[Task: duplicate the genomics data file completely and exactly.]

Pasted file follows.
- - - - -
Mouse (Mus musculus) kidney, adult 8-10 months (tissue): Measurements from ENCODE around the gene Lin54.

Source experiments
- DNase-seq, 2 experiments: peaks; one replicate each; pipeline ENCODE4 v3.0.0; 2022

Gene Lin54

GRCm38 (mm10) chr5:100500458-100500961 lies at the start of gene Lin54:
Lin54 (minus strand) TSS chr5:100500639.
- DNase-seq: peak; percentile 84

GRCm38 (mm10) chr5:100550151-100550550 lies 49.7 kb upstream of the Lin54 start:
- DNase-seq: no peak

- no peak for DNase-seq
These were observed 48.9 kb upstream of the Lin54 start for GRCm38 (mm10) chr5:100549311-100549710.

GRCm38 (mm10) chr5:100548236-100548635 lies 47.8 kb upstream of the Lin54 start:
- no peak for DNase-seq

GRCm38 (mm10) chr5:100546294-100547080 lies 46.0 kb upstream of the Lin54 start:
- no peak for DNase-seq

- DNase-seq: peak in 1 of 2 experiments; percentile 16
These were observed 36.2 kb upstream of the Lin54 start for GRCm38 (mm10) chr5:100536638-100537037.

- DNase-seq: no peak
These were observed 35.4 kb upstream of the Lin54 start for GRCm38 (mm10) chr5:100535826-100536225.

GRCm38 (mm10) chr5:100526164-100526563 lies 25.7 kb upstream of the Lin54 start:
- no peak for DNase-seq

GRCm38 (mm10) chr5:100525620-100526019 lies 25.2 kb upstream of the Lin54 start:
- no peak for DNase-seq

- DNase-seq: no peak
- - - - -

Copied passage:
Mouse (Mus musculus) kidney, adult 8-10 months (tissue): Measurements from ENCODE around the gene Lin54.

Source experiments
- DNase-seq, 2 experiments: peaks; one replicate each; pipeline ENCODE4 v3.0.0; 2022

Gene Lin54

GRCm38 (mm10) chr5:100500458-100500961 lies at the start of gene Lin54:
Lin54 (minus strand) TSS chr5:100500639.
- DNase-seq: peak; percentile 84

GRCm38 (mm10) chr5:100550151-100550550 lies 49.7 kb upstream of the Lin54 start:
- DNase-seq: no peak

- no peak for DNase-seq
These were observed 48.9 kb upstream of the Lin54 start for GRCm38 (mm10) chr5:100549311-100549710.

GRCm38 (mm10) chr5:100548236-100548635 lies 47.8 kb upstream of the Lin54 start:
- no peak for DNase-seq

GRCm38 (mm10) chr5:100546294-100547080 lies 46.0 kb upstream of the Lin54 start:
- no peak for DNase-seq

- DNase-seq: peak in 1 of 2 experiments; percentile 16
These were observed 36.2 kb upstream of the Lin54 start for GRCm38 (mm10) chr5:100536638-100537037.

- DNase-seq: no peak
These were observed 35.4 kb upstream of the Lin54 start for GRCm38 (mm10) chr5:100535826-100536225.

GRCm38 (mm10) chr5:100526164-100526563 lies 25.7 kb upstream of the Lin54 start:
- no peak for DNase-seq

GRCm38 (mm10) chr5:100525620-100526019 lies 25.2 kb upstream of the Lin54 start:
- no peak for DNase-seq

- DNase-seq: no peak